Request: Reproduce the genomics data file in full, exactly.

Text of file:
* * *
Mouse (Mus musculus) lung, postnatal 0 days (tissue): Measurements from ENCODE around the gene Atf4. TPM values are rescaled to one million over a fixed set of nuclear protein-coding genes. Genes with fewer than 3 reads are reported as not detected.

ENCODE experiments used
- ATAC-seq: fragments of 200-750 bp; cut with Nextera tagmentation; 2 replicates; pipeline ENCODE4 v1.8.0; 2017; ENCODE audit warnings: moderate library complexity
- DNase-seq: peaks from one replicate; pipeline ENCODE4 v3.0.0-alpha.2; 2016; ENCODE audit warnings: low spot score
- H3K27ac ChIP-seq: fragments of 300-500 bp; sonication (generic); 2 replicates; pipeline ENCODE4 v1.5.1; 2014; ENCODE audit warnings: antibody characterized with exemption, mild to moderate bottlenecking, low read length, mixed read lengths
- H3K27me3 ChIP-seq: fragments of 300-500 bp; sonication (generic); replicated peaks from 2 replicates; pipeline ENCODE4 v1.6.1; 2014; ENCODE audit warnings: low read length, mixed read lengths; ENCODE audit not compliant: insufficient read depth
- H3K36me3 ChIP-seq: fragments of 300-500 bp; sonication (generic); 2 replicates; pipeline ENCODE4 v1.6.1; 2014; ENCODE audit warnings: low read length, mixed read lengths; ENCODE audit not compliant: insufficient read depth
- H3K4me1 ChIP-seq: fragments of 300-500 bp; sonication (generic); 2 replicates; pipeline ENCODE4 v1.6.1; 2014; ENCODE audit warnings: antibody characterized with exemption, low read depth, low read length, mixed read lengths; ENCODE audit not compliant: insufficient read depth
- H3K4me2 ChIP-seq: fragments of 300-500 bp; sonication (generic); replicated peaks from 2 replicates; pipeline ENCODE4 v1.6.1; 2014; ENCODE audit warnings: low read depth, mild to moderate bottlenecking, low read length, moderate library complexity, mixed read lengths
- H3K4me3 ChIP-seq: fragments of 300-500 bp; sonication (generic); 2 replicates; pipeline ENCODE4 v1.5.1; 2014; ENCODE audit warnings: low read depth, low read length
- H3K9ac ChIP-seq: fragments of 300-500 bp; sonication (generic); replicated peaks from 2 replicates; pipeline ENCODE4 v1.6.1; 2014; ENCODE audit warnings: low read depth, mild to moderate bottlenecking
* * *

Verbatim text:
Mouse (Mus musculus) lung, postnatal 0 days (tissue): Measurements from ENCODE around the gene Atf4. TPM values are rescaled to one million over a fixed set of nuclear protein-coding genes. Genes with fewer than 3 reads are reported as not detected.

ENCODE experiments used
- ATAC-seq: fragments of 200-750 bp; cut with Nextera tagmentation; 2 replicates; pipeline ENCODE4 v1.8.0; 2017; ENCODE audit warnings: moderate library complexity
- DNase-seq: peaks from one replicate; pipeline ENCODE4 v3.0.0-alpha.2; 2016; ENCODE audit warnings: low spot score
- H3K27ac ChIP-seq: fragments of 300-500 bp; sonication (generic); 2 replicates; pipeline ENCODE4 v1.5.1; 2014; ENCODE audit warnings: antibody characterized with exemption, mild to moderate bottlenecking, low read length, mixed read lengths
- H3K27me3 ChIP-seq: fragments of 300-500 bp; sonication (generic); replicated peaks from 2 replicates; pipeline ENCODE4 v1.6.1; 2014; ENCODE audit warnings: low read length, mixed read lengths; ENCODE audit not compliant: insufficient read depth
- H3K36me3 ChIP-seq: fragments of 300-500 bp; sonication (generic); 2 replicates; pipeline ENCODE4 v1.6.1; 2014; ENCODE audit warnings: low read length, mixed read lengths; ENCODE audit not compliant: insufficient read depth
- H3K4me1 ChIP-seq: fragments of 300-500 bp; sonication (generic); 2 replicates; pipeline ENCODE4 v1.6.1; 2014; ENCODE audit warnings: antibody characterized with exemption, low read depth, low read length, mixed read lengths; ENCODE audit not compliant: insufficient read depth
- H3K4me2 ChIP-seq: fragments of 300-500 bp; sonication (generic); replicated peaks from 2 replicates; pipeline ENCODE4 v1.6.1; 2014; ENCODE audit warnings: low read depth, mild to moderate bottlenecking, low read length, moderate library complexity, mixed read lengths
- H3K4me3 ChIP-seq: fragments of 300-500 bp; sonication (generic); 2 replicates; pipeline ENCODE4 v1.5.1; 2014; ENCODE audit warnings: low read depth, low read length
- H3K9ac ChIP-seq: fragments of 300-500 bp; sonication (generic); replicated peaks from 2 replicates; pipeline ENCODE4 v1.6.1; 2014; ENCODE audit warnings: low read depth, mild to moderate bottlenecking